Release: Oct. 7, 2019
GAMBIER, Ohio — How does diversity enhance environments of learning? Renowned social psychologist and educator Claude Steele shares his research on diverse learning communities and their importance in a public address at Kenyon College on Wednesday, Oct. 23, at 7:30 p.m. The free event will be held in the Gund Gallery’s Community Foundation Theater, 101 ½ College Drive.
Steele’s lecture, titled “Stereotype Threat and Identity Threat: The Science of a Diverse Community,” will analyze the factors critical to the success of diverse learning communities. Steele will address the outsized benefits diverse learning communities afford to marginalized students, including women in STEM fields. The talk will also uncover the psychological significance of community and its role in the learning process.
Steele’s critically acclaimed book, “Whistling Vivaldi: How Stereotypes Affect Us and What We Can Do,” released in 2010, synthesizes years of research on stereotype threat and how it can depress the performance of marginalized students in higher education. Stereotype threat results when members of a marginalized group feel extra pressure to avoid confirming negative stereotypes about that group.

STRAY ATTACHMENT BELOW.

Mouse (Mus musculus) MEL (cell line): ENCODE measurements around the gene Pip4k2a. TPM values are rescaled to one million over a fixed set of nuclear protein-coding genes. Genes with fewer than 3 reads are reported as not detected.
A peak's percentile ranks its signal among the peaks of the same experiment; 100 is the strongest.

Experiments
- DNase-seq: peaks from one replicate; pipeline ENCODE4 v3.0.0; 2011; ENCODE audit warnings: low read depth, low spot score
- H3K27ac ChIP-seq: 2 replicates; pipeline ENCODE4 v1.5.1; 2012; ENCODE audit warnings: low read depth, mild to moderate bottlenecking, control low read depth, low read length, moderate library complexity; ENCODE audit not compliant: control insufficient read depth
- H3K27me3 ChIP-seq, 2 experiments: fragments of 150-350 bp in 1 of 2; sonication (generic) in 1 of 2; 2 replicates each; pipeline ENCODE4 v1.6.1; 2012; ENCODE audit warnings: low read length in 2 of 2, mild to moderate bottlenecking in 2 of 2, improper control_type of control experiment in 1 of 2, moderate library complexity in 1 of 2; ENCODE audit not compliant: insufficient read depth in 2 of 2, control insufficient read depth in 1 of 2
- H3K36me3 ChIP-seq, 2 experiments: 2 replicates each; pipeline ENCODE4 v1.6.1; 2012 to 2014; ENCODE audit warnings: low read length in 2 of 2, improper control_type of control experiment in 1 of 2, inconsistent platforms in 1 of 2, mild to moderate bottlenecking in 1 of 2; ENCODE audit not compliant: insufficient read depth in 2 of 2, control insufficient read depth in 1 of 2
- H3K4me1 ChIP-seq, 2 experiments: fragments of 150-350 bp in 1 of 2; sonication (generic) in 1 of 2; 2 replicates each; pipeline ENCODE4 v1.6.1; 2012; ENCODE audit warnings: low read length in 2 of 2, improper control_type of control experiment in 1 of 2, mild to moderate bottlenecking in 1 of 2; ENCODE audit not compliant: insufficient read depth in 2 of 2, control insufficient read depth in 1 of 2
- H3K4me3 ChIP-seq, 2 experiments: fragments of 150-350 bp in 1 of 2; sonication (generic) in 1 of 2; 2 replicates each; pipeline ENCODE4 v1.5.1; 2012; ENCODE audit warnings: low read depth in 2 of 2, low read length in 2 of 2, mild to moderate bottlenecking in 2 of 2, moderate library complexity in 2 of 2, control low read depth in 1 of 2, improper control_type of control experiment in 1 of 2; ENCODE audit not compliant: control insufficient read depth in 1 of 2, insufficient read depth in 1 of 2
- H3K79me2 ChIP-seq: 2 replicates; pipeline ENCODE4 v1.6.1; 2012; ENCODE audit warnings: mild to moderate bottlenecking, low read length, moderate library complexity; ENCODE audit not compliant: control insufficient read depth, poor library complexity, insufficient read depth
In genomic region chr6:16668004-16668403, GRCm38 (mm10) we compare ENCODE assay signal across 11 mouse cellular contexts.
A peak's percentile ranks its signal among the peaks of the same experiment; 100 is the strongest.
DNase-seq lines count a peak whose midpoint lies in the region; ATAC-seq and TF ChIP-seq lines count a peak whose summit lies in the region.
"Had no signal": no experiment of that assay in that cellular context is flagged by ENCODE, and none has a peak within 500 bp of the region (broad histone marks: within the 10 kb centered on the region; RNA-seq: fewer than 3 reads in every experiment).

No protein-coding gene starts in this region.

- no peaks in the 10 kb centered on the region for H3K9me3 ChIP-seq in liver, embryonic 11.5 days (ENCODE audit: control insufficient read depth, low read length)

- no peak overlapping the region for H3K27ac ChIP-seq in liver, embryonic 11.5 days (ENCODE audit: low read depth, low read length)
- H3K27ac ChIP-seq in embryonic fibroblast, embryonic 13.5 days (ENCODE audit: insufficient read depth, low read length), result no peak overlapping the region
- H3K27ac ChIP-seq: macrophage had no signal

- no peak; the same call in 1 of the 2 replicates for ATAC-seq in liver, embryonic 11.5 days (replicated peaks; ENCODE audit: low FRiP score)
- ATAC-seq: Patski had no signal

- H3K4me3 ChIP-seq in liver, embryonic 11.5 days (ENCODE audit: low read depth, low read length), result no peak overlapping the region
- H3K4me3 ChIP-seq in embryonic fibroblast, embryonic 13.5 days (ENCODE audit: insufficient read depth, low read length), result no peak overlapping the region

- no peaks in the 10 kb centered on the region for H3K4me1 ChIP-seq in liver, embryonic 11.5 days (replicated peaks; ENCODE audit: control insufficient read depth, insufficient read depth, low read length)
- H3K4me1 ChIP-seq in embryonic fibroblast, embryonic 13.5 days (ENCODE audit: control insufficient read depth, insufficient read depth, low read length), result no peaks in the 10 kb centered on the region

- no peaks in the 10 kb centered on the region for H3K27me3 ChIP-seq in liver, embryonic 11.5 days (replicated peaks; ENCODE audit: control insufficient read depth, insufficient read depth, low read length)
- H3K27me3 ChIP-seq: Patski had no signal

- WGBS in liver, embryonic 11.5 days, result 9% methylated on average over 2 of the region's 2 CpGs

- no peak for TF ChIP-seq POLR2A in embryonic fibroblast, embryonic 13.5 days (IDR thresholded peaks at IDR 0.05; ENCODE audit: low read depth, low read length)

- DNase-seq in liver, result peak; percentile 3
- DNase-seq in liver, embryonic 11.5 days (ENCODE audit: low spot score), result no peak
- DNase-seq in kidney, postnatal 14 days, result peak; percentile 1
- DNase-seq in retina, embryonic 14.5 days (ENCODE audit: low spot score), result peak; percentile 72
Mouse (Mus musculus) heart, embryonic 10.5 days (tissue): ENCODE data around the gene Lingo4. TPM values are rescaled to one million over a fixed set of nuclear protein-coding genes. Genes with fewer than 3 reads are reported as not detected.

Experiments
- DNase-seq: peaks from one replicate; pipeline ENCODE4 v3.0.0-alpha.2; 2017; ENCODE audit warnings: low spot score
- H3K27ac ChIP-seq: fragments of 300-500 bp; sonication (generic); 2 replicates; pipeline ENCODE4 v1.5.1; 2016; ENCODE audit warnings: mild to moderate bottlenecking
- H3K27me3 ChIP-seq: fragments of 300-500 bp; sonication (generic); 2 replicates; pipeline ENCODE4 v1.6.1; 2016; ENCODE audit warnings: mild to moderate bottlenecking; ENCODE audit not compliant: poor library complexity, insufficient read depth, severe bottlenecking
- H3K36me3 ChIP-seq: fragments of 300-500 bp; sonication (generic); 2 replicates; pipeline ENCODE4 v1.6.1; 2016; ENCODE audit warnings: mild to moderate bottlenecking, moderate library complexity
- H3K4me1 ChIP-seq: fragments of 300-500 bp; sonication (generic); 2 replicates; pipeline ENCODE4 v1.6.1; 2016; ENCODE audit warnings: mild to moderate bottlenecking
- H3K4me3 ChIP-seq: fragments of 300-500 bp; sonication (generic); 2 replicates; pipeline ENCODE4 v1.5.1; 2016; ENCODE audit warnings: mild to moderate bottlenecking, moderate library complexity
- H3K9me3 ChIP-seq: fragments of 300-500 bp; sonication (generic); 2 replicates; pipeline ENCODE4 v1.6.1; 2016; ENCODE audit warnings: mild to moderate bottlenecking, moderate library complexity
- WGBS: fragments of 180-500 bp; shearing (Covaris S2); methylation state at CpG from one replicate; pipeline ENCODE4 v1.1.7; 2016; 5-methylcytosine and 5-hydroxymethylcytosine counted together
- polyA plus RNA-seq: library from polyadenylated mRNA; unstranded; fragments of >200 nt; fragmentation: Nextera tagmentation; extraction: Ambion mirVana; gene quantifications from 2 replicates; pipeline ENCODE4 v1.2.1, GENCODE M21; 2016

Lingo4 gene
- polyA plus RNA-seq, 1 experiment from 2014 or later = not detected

“Kenyon is a place where community is especially valued and where we pay a great deal of attention to protecting it. We are delighted to welcome Dr. Steele to inform our conversations about how to minimize the negative impact of stereotypes in our classrooms and along Middle Path,” said Professor of Chemistry John Hofferberth, director of Kenyon’s Howard Hughes Medical Institute (HHMI) Inclusive Excellence Initiatives, which co-sponsored Steele’s visit. The HHMI program, launched through a $1 million grant announced in 2017, builds on Kenyon’s efforts to lower institutional barriers to inclusion of underrepresented students.
Steele is a professor emeritus of psychology and the former I. James Quillen Dean for the School of Education at Stanford University. He has also served as the executive vice chancellor and provost at the University of California, Berkeley, and the provost of Columbia University. Steele earned a bachelor’s degree from Hiram College and a doctorate in social psychology from the Ohio State University. He has been elected to numerous academic associations, including the American Academy of Arts and Sciences, the National Science Board, and the National Academy of Education, and he serves as a fellow at the American Institutes for Research and the American Academy of Political and Social Science.
Steele’s lecture is part of a yearlong celebration of the 50th anniversary of coeducation at Kenyon. For more information, contact Hofferberth at 740-427-5360.